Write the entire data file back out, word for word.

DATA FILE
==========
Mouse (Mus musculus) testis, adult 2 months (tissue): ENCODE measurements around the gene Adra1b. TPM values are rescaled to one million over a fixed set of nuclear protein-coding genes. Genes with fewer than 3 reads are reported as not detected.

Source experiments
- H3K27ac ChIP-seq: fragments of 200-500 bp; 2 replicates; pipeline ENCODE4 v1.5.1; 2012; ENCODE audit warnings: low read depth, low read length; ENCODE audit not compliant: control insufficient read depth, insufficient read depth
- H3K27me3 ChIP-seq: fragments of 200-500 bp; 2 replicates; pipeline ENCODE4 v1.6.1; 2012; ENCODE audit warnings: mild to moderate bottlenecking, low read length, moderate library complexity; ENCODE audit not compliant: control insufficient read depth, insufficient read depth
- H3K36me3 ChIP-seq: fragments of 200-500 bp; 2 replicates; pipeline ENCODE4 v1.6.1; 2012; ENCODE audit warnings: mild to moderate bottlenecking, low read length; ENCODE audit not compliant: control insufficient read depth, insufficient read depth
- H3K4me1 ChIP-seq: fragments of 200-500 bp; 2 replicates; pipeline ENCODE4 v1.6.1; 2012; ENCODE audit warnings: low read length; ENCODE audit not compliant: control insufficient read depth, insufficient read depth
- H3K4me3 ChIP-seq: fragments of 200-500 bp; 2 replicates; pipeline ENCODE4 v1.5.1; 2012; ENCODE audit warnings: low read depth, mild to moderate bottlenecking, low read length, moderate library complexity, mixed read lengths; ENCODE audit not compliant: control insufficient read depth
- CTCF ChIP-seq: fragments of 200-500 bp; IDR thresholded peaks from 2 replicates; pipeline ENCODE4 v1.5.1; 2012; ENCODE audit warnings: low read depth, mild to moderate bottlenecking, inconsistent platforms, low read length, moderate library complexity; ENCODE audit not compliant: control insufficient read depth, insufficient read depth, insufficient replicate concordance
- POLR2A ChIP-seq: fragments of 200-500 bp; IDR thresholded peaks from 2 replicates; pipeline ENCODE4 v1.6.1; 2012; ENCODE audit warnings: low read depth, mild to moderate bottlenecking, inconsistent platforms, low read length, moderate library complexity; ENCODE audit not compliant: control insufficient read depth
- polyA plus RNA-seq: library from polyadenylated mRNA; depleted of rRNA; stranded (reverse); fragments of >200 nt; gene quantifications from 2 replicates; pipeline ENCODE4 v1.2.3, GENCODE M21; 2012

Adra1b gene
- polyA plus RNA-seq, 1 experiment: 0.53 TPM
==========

Mouse (Mus musculus) testis, adult 2 months (tissue): ENCODE measurements around the gene Adra1b. TPM values are rescaled to one million over a fixed set of nuclear protein-coding genes. Genes with fewer than 3 reads are reported as not detected.

Source experiments
- H3K27ac ChIP-seq: fragments of 200-500 bp; 2 replicates; pipeline ENCODE4 v1.5.1; 2012; ENCODE audit warnings: low read depth, low read length; ENCODE audit not compliant: control insufficient read depth, insufficient read depth
- H3K27me3 ChIP-seq: fragments of 200-500 bp; 2 replicates; pipeline ENCODE4 v1.6.1; 2012; ENCODE audit warnings: mild to moderate bottlenecking, low read length, moderate library complexity; ENCODE audit not compliant: control insufficient read depth, insufficient read depth
- H3K36me3 ChIP-seq: fragments of 200-500 bp; 2 replicates; pipeline ENCODE4 v1.6.1; 2012; ENCODE audit warnings: mild to moderate bottlenecking, low read length; ENCODE audit not compliant: control insufficient read depth, insufficient read depth
- H3K4me1 ChIP-seq: fragments of 200-500 bp; 2 replicates; pipeline ENCODE4 v1.6.1; 2012; ENCODE audit warnings: low read length; ENCODE audit not compliant: control insufficient read depth, insufficient read depth
- H3K4me3 ChIP-seq: fragments of 200-500 bp; 2 replicates; pipeline ENCODE4 v1.5.1; 2012; ENCODE audit warnings: low read depth, mild to moderate bottlenecking, low read length, moderate library complexity, mixed read lengths; ENCODE audit not compliant: control insufficient read depth
- CTCF ChIP-seq: fragments of 200-500 bp; IDR thresholded peaks from 2 replicates; pipeline ENCODE4 v1.5.1; 2012; ENCODE audit warnings: low read depth, mild to moderate bottlenecking, inconsistent platforms, low read length, moderate library complexity; ENCODE audit not compliant: control insufficient read depth, insufficient read depth, insufficient replicate concordance
- POLR2A ChIP-seq: fragments of 200-500 bp; IDR thresholded peaks from 2 replicates; pipeline ENCODE4 v1.6.1; 2012; ENCODE audit warnings: low read depth, mild to moderate bottlenecking, inconsistent platforms, low read length, moderate library complexity; ENCODE audit not compliant: control insufficient read depth
- polyA plus RNA-seq: library from polyadenylated mRNA; depleted of rRNA; stranded (reverse); fragments of >200 nt; gene quantifications from 2 replicates; pipeline ENCODE4 v1.2.3, GENCODE M21; 2012

Adra1b gene
- polyA plus RNA-seq, 1 experiment: 0.53 TPM